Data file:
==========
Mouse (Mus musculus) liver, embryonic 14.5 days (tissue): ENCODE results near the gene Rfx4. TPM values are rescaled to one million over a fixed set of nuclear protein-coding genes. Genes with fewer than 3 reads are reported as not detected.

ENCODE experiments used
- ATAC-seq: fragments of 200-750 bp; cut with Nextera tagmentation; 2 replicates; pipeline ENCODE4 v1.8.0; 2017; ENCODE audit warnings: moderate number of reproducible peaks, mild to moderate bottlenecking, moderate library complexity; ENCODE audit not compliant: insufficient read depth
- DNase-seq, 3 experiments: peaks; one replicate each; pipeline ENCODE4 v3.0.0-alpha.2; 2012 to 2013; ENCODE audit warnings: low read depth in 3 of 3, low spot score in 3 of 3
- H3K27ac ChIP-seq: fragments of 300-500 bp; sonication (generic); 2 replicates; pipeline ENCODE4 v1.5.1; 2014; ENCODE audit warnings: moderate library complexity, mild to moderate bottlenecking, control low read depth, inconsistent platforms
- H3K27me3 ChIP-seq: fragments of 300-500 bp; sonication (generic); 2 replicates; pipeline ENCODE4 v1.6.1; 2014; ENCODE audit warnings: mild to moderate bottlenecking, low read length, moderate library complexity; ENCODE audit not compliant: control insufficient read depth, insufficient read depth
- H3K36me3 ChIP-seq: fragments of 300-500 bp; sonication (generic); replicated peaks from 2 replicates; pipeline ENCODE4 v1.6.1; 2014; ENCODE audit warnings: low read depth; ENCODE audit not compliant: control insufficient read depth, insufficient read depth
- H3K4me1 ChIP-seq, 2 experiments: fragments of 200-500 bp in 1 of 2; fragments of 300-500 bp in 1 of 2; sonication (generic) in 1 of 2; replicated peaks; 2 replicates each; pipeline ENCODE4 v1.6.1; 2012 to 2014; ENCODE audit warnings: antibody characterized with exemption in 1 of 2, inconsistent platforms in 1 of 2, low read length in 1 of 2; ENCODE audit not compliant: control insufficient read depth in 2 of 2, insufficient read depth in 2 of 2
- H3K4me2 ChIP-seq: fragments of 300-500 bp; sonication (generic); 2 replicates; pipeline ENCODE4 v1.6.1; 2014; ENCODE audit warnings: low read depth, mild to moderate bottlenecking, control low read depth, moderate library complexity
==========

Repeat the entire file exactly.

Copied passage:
Mouse (Mus musculus) liver, embryonic 14.5 days (tissue): ENCODE results near the gene Rfx4. TPM values are rescaled to one million over a fixed set of nuclear protein-coding genes. Genes with fewer than 3 reads are reported as not detected.

ENCODE experiments used
- ATAC-seq: fragments of 200-750 bp; cut with Nextera tagmentation; 2 replicates; pipeline ENCODE4 v1.8.0; 2017; ENCODE audit warnings: moderate number of reproducible peaks, mild to moderate bottlenecking, moderate library complexity; ENCODE audit not compliant: insufficient read depth
- DNase-seq, 3 experiments: peaks; one replicate each; pipeline ENCODE4 v3.0.0-alpha.2; 2012 to 2013; ENCODE audit warnings: low read depth in 3 of 3, low spot score in 3 of 3
- H3K27ac ChIP-seq: fragments of 300-500 bp; sonication (generic); 2 replicates; pipeline ENCODE4 v1.5.1; 2014; ENCODE audit warnings: moderate library complexity, mild to moderate bottlenecking, control low read depth, inconsistent platforms
- H3K27me3 ChIP-seq: fragments of 300-500 bp; sonication (generic); 2 replicates; pipeline ENCODE4 v1.6.1; 2014; ENCODE audit warnings: mild to moderate bottlenecking, low read length, moderate library complexity; ENCODE audit not compliant: control insufficient read depth, insufficient read depth
- H3K36me3 ChIP-seq: fragments of 300-500 bp; sonication (generic); replicated peaks from 2 replicates; pipeline ENCODE4 v1.6.1; 2014; ENCODE audit warnings: low read depth; ENCODE audit not compliant: control insufficient read depth, insufficient read depth
- H3K4me1 ChIP-seq, 2 experiments: fragments of 200-500 bp in 1 of 2; fragments of 300-500 bp in 1 of 2; sonication (generic) in 1 of 2; replicated peaks; 2 replicates each; pipeline ENCODE4 v1.6.1; 2012 to 2014; ENCODE audit warnings: antibody characterized with exemption in 1 of 2, inconsistent platforms in 1 of 2, low read length in 1 of 2; ENCODE audit not compliant: control insufficient read depth in 2 of 2, insufficient read depth in 2 of 2
- H3K4me2 ChIP-seq: fragments of 300-500 bp; sonication (generic); 2 replicates; pipeline ENCODE4 v1.6.1; 2014; ENCODE audit warnings: low read depth, mild to moderate bottlenecking, control low read depth, moderate library complexity